They never had previous experience with a pommel horse or high bar. Asked to do chin-ups in front of classmates in the Andover High School cafeteria, most were thinking "like that will ever happen!" And for many current members of the AHS boys gymnastics team playing basketball, baseball, football or hockey, was out of the question.
"Those kids play those sports for years before they get to high school. And we didn't," said co-captain Aghishah Sinha, 17, and an AHS senior. "No way could we do those sports."s
Yet, these guys wanted to get in shape, be on a team and do something during the winter high school sports season.
Now they have. And what started as a sort of "Bad News Bears" gymnastics team with no experience and no skills, has blossomed into the "Good News Gymnasts."
This weekend, the team will compete in the top state gymnastic competition, at Braintree High School.
AHS gymnast superstar Brian Manning is expected to get his usual high scores. He has put his team on the gymnastics map this season.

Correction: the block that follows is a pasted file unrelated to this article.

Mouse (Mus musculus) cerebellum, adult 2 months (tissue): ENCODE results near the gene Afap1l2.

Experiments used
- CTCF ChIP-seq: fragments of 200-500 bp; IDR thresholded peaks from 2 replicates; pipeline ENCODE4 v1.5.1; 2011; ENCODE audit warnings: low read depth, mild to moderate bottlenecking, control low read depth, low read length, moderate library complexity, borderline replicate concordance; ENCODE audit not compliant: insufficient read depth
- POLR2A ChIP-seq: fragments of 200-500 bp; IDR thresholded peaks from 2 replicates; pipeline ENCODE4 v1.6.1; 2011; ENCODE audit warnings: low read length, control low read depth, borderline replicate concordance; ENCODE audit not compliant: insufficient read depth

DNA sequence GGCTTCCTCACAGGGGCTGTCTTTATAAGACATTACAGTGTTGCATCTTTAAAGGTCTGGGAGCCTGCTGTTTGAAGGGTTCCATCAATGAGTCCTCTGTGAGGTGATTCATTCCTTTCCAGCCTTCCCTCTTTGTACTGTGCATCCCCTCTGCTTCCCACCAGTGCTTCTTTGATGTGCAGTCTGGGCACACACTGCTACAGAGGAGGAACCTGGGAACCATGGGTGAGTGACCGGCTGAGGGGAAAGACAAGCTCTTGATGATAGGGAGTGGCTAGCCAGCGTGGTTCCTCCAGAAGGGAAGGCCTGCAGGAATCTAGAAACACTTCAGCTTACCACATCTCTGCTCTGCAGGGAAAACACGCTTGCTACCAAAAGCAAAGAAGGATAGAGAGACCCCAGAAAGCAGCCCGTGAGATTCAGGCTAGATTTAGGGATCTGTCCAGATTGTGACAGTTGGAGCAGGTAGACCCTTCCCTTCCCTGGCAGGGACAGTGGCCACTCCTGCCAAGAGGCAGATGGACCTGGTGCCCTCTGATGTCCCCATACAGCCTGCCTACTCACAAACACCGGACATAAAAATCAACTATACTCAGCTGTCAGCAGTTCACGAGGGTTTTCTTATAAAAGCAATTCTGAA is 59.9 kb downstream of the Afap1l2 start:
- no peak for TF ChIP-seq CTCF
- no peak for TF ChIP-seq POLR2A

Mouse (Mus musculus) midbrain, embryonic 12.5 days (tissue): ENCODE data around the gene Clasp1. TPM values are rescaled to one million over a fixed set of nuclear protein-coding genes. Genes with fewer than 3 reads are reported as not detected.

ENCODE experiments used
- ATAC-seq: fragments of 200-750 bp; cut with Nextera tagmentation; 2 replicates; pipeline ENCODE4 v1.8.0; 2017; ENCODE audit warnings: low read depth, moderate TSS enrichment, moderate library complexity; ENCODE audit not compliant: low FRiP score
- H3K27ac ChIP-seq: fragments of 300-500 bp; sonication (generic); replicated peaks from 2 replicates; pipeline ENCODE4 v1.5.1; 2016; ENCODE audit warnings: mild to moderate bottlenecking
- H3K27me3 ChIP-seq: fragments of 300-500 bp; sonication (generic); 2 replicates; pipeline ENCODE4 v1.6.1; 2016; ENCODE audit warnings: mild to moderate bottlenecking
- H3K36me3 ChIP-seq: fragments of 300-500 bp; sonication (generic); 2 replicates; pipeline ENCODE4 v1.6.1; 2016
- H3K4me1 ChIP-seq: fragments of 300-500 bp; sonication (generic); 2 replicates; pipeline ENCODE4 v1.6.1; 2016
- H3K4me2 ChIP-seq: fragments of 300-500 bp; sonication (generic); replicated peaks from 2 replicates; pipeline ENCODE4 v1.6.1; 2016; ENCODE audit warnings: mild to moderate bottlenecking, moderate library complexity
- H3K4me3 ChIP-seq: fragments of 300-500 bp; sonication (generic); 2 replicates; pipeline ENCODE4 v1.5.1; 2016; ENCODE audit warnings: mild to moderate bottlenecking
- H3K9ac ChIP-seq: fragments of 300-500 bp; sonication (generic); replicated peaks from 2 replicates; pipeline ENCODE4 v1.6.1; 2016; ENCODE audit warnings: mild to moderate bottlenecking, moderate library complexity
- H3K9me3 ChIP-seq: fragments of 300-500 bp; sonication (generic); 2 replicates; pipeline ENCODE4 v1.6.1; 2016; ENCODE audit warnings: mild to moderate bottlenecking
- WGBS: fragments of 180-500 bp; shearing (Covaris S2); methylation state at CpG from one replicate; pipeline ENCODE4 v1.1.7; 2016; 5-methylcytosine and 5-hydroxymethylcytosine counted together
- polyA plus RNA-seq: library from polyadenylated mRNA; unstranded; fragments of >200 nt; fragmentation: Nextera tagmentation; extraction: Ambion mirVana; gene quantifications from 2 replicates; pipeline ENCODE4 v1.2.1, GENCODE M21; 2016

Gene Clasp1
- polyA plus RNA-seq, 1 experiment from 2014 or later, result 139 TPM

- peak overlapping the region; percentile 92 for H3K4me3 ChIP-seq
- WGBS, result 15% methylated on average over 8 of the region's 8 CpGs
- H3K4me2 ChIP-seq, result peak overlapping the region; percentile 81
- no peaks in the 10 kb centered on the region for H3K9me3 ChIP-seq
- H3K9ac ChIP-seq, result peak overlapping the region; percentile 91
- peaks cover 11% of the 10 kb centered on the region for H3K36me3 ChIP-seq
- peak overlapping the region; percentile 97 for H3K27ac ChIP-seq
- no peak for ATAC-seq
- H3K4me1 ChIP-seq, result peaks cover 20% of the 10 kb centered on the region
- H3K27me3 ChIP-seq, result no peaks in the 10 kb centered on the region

But, as any good coach will say, there's no "I" in team. Behind Andover's superstar gymnast is a story about one of the golden rules of team sports: never quit and support each other. Seven of Manning's teammates met with the Townsman to talk about competing on the squad. They are thrilled with Manning's success, as he aspires to compete in Div. 1 gymnastics in college. But, fellow team members will never be that good and that's fine with them.
They still practice on the bars, on the rings, on the floor mats and on the pummel horse until blisters bleed through the tape on their hands.
Every day after school, this team lugs equipment into the gym and practices for at least two hours. When squeezed out because other sports, like basketball, need their space, they practice in hallways.